Last week there was a very heated discussion on Punch Debt’s site about whether or not it is “right” to take a tax deduction on charitable giving. Being someone who is always willing to insert myself into a heated debate, I’m happy to share my two or three cents here.
Not only is it absolutely “right” to write off charitable donations, you would be stupid not to take a deduction for charitable donations if you qualify for them.
An Example of Charitable Deductions
I want to make sure everyone understands the charitable deduction before we get deeper into this discussion.
In order to get a tax benefit from charitable donations, you need to itemize your deductions. Everyone gets a standard deduction ($5,800 for single people and $11,600 for married couples for 2011 taxes) that reduces their taxable income. If you can’t itemize more than the amount of the standard deduction, then you can’t take the benefit anyway. I don’t have any numbers, but I’m willing to bet a heck of a lot of people who donate to charity can’t itemize deductions and get no tax benefit at all.
Now let’s pretend that a non-married person has exactly $5,800 of itemized deductions (maybe from interest on a mortgage, medical expenses, or other itemizable expenses). In this case, every dollar that person donated to a charity would reduce his taxable income if he itemizes his deductions.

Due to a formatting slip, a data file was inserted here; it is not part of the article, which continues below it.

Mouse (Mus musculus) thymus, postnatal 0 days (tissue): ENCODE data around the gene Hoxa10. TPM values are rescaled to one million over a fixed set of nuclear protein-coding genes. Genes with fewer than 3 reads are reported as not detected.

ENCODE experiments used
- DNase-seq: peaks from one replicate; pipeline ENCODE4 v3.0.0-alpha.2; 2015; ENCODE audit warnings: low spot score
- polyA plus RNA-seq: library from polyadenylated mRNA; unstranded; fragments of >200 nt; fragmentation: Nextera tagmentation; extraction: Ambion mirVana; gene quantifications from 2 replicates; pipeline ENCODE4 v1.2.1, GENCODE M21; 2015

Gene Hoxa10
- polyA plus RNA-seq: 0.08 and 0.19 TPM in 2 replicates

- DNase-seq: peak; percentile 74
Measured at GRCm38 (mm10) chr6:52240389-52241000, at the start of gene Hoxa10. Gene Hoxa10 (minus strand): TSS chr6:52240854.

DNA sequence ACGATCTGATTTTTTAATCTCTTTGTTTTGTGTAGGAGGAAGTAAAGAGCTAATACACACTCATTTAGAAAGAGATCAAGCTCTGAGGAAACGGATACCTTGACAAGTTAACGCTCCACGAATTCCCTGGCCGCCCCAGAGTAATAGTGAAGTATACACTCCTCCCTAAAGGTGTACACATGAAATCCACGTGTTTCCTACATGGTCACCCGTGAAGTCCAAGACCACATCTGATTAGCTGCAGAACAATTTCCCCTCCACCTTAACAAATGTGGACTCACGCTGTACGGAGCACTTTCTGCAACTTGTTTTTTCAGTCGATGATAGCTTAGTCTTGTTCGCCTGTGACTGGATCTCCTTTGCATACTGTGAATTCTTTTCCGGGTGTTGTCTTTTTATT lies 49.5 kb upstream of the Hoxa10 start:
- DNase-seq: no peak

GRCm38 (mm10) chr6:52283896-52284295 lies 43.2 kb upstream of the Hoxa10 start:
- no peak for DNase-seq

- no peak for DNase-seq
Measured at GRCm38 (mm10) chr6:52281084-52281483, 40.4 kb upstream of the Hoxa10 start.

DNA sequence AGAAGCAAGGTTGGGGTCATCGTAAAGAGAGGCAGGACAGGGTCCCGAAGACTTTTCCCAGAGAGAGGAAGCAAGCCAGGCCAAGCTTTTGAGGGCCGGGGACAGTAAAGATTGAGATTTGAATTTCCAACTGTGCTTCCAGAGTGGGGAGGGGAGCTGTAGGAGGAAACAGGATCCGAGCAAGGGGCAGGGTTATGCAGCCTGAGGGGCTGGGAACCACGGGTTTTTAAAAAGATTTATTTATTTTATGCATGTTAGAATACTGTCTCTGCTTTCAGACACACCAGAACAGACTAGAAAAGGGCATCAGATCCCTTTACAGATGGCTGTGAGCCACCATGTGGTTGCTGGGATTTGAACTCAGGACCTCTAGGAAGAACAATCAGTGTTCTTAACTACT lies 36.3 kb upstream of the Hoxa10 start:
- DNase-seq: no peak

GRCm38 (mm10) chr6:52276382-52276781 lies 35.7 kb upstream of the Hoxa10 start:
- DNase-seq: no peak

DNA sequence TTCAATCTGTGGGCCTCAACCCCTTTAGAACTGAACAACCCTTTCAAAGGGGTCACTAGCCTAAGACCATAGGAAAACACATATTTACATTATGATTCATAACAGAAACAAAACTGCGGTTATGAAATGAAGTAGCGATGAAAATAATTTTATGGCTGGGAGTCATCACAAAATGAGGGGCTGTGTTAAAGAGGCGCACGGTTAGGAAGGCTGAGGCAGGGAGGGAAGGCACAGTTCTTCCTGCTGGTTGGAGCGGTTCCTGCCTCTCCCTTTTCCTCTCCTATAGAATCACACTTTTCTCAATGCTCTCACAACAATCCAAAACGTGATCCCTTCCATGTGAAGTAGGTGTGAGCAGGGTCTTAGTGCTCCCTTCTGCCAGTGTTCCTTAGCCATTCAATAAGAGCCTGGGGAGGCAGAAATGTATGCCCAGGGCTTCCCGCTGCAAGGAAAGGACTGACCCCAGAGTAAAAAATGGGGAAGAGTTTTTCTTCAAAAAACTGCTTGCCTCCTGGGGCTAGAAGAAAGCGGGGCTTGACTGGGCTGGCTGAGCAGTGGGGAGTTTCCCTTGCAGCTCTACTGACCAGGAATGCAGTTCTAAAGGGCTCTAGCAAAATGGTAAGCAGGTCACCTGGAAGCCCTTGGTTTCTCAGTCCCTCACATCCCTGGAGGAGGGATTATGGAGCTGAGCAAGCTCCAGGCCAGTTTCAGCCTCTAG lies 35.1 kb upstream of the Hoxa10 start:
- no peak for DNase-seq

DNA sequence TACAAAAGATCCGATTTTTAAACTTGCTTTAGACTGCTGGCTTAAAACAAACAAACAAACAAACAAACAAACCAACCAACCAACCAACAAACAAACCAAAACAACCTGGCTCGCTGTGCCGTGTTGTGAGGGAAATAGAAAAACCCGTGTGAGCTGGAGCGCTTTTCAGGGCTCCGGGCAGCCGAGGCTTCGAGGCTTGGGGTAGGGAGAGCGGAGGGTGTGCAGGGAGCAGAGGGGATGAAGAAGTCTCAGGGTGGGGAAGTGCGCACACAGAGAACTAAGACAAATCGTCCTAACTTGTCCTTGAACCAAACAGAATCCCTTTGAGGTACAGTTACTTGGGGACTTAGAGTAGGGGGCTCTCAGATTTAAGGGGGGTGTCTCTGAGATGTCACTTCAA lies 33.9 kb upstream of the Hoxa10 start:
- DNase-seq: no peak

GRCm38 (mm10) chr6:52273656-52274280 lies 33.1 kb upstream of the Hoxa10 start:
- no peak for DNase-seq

For example: Eduardo makes $60,000 a year and owns a home. He had $5,800 of itemized deductions thanks to his mortgage interest, and also donated $1,000 to his favorite charity. If Eduardo were to itemize his deductions and take the tax break for his charitable donations, he would save himself $250 on taxes.
That’s right folks; he donated $1,000 but only got $250 back in taxes (25% because he’s in the 25% tax bracket).
Take Every Deduction You Can Get
In what world is it wrong to take a perfectly legal tax deduction? Especially a deduction for giving away money to a non-profit organization? Let me break down the whole process very simply.
You earned money. The government took a percentage of your money. The government will give back a little bit of the money they took if you fulfill the requirements they set. You fulfill the requirements. You take back what the law says you can have.
I don’t see any legal or moral grey area there.
To say it is immoral to take a tax deduction is to suggest that the government has a right to that money in the first place.
And we already know that there shouldn’t be an income tax at all. If you agree with me there, then there’s really nothing to discuss. Take every legal deduction you can find and bring your tax burden as close to zero as possible.
Again, let me stress the word legal. Although I don’t necessarily agree with the current income tax laws, I also don’t recommend breaking them. As long as you are taking legal deductions then you are completely morally justified.
Don’t Donate Worthless Crap
There is one valid point made on the Punch Debt site about people donating worthless old crap and then assigning a value to it as if it were worth anything. This is obviously wrong and immoral. In fact, I covered this when I said you should take legal deductions. It’s not legal to lie about the value of what you donate.
I just wanted to be very clear that donating cold hard cash or items that have actual value gives you a legal and moral right to a deduction, while donating crap gives you neither.
Readers: Is it wrong to take a legal tax deduction when you donate to charity. Should you ever let the government keep more of your money than they are legally entitled to?
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